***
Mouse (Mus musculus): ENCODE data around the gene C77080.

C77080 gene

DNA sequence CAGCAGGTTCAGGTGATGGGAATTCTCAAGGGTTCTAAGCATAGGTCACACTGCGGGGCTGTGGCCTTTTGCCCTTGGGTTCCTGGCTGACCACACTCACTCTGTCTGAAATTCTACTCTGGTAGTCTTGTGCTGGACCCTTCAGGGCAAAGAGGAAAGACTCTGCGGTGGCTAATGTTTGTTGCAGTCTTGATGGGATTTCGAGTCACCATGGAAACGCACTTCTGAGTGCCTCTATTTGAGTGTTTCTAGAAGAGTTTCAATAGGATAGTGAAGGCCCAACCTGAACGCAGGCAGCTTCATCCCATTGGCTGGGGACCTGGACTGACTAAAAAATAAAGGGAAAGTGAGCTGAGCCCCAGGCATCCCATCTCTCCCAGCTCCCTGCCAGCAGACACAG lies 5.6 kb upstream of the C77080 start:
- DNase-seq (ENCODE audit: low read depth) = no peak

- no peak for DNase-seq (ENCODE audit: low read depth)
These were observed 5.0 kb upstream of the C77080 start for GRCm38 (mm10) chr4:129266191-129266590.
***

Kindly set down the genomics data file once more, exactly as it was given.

Mouse (Mus musculus): ENCODE data around the gene C77080.

C77080 gene

DNA sequence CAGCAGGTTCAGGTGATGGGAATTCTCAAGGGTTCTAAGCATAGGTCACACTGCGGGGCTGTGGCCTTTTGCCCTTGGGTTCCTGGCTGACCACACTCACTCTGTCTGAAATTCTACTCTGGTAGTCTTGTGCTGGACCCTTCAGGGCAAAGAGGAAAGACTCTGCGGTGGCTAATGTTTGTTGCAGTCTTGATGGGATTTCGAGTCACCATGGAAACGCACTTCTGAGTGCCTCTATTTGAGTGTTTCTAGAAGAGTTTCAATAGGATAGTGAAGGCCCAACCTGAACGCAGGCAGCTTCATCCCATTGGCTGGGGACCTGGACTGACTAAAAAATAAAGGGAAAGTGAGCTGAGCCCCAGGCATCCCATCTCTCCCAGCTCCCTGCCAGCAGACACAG lies 5.6 kb upstream of the C77080 start:
- DNase-seq (ENCODE audit: low read depth) = no peak

- no peak for DNase-seq (ENCODE audit: low read depth)
These were observed 5.0 kb upstream of the C77080 start for GRCm38 (mm10) chr4:129266191-129266590.